Mother Teresa teaches us there is holiness in doing small things with great love. With a smile on her face she quietly and tenderly cleaned the maggot-filled sores of a dying man, ignoring the stench and fighting the human urge to turn away. She did this again and again and again each day — small things with great love. When I tie my child's shoe patiently or wipe his nose gently, I am doing a small thing with great love. When I serve my husband who has had a difficult day his favorite meal with a smile (even though my own day has been filled with uncooperative children and minor emergencies), I am doing a small thing with great love. When I lead my sick child to the bathroom to throw up for the third time during the night and I clean him and the floor with calm resignation, I am doing a small thing with great love. Life is full of these opportunities. Mother teaches that is the path to holiness.

Mother Teresa teaches us not to fret about the tasks before us. When she was alive she did not wake up in the morning anxious and stressed about the day. She didn't say, "Oh my goodness! I have so much to do! There are so many poor and I can't handle this ...." She simply looked at the task before her, tackled it, and then moved on. We should follow this example in our daily living.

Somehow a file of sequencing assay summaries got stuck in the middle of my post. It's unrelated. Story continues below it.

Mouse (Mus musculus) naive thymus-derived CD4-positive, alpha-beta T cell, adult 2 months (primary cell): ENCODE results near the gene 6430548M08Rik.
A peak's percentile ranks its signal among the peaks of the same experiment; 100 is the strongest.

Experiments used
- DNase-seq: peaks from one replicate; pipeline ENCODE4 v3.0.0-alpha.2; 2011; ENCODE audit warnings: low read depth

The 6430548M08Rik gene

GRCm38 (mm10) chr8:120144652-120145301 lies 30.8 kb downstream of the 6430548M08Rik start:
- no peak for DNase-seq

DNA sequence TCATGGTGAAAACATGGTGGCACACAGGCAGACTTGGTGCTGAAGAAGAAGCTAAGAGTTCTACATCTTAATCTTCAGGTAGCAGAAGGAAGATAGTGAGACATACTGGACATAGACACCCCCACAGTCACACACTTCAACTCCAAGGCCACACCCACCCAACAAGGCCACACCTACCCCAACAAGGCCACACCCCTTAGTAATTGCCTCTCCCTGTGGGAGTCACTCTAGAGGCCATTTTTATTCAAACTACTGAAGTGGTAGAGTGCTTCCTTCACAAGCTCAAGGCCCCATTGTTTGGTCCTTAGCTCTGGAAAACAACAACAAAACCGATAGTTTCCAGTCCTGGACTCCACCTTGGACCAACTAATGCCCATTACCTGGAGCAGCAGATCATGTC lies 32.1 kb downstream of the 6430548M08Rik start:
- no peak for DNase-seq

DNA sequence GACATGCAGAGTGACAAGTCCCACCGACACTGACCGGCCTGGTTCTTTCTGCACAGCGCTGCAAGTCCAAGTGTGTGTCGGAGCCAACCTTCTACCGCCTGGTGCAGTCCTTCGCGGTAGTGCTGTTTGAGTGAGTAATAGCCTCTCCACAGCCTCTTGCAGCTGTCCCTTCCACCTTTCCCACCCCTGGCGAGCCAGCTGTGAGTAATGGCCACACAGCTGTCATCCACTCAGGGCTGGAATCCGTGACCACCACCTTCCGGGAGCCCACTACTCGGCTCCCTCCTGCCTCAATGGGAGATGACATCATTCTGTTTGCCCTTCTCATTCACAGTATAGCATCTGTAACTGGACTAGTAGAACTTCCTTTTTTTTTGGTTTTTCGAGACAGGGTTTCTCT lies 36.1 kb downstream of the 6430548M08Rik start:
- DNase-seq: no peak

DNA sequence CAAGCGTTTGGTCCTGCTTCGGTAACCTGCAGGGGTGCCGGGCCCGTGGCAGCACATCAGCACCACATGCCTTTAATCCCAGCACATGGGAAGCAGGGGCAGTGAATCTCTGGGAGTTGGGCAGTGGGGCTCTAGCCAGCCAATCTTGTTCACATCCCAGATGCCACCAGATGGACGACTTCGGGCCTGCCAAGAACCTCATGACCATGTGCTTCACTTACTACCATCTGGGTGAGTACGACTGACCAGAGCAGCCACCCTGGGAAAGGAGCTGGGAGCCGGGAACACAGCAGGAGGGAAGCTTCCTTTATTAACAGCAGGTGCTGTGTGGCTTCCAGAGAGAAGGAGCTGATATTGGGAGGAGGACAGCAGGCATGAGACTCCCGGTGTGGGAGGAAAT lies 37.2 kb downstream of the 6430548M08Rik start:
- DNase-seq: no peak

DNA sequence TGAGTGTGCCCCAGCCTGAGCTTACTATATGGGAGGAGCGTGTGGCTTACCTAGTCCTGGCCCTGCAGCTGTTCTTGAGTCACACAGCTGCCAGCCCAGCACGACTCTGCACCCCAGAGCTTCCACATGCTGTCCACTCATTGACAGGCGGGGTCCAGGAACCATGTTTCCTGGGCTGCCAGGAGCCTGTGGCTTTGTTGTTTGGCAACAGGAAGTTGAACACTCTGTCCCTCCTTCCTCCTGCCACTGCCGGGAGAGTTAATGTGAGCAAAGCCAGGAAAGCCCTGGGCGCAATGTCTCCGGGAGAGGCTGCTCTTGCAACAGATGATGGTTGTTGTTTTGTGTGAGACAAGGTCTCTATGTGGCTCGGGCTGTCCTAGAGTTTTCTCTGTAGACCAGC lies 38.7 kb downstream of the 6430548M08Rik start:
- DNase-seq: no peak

Mother Teresa teaches us it is good to rest. Biographers tell us Mother Teresa took naps. Does this surprise you? There was a point in time when I thought it was a sign of weakness if I laid down to rest during the day or went to bed early. I now see how silly that is. If our bodies are temples of the Holy Spirit, then taking care of those bodies is a serious responsibility. Besides, refreshed, we can accomplish more.